This is the story of a powerful artistry in the making. Nana Adjoa is set to light 2020 ablaze, and we can’t wait for that moment to come. Dive deeper into this singular voice in our interview below, where Adjoa dives into her musical identity, the raw emotions feeding into her album, her latest songs, and more!
Big Dreaming Ants is out September 24, 2020
A CONVERSATION WITH NANA ADJOA
Atwood Magazine: Thanks for your time, Nana – and congratulations on your upcoming debut album release! This is obviously a special time for you; why did you choose to herald it with the songs “She’s Stronger” and “Throw Stones”?
Nana Adjoa: For me that’s always a difficult choice, because my personal relation with all of the individual tracks on the album is in constant flux, and those feelings do not necessarily have anything to do with the complete story you’re trying to tell when releasing new music. So I leave that choice very open to make by and with my team, Sydney Miller and Dennis van Leeuwen. Together we pick each other’s brains, listen to each other’s angle’s and just see what feels right for all of us. I guess ‘She’s Stronger’ had a sound in it that wasn’t really in any of my previous songs, and it’s a pretty ‘direct’ song. So it felt like a great fresh and direct new start for releasing new music. ‘Throw Stones’ hints more to the overarching sound of the album, which we found would be a great follow up to ‘She’s Stronger.’ We thought it would serve as a nice introduction to the pallet of sounds and overall feeling of the album, leading up to its release.
Your music is a melting pot of genre and influence. Who are some of your biggest inspirations, and how do you refer to and think about your own art?
Nana Adjoa: Yes, I listen to and love to play music from a lot of different genres. Some of my greatest inspirations are: Nina Simone—for her genre-blending, great playing, powerful voice and story telling ability; Wilco—Jeff Tweedy’s lyrics are some of my favourites, and it’s a band that isn’t afraid to just try stuff; J.J. Cale—for his whispery voice and both subtle and gentle manner of playing and mixing his own music; Stevie Wonder—for his passion, soul, experimenting and great playing and singing; and Jeff Buckley—for his great voice, playing and also kind of genre-less approach. Anyway, I can go on for like 50 other acts who inspire me deeply. My music and words kind of move between areas of alternative rock, introvert soul, folk and indie.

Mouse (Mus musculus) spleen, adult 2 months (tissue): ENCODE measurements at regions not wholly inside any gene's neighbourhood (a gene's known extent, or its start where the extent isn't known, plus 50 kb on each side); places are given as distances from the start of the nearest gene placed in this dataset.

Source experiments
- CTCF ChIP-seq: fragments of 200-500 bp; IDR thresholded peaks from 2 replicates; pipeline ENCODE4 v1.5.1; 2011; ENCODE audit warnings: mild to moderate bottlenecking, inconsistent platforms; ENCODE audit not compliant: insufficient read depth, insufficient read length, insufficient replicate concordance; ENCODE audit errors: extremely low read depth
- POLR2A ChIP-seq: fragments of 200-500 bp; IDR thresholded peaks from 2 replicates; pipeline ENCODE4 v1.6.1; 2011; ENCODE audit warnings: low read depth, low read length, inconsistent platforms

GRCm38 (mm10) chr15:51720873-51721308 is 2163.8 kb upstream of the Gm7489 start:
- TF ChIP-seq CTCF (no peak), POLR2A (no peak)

You debuted with the two-part Down at the Root series in 2017 and ’18. How do you feel you’ve grown since these releases?
Nana Adjoa: I think I’ve grown more as a singer, finding a bit more confidence in just using my voice as this not very well-trained, but unique instrument. Also, my writing and productions have become more intertwined.
Could you have made this new album two to three years ago? What had to happen for you to be able to create this larger body of work?
Nana Adjoa: The songs on this album are really about where my mind was at over the last year and a half in the sense of subject matter. So I couldn’t have written these songs any other time. Also sound-wise, I recorded the majority in my studio that I’ve been in for 2 years. It’s a shared studio, with a lot of different instruments and gear that allowed me to experiment and lose myself within. This changed my way of writing/producing a bit. Also I got to work with Wannes Salomé, the co-producer for this record, which was really, really great. He gave me a lot of confidence in the stuff I already made before we started working on the tracks together. So no, this album could only exist the way it is today, in this time, with Wannes.
“How could you tell; was it the bottled up smell? Does it really show – the thing that scares me most? I won’t; I’m not going to throw stones; I’m not going to let go of my veiled violence” you sing. I was wondering if you could talk about your “inner violence” and what that means to you?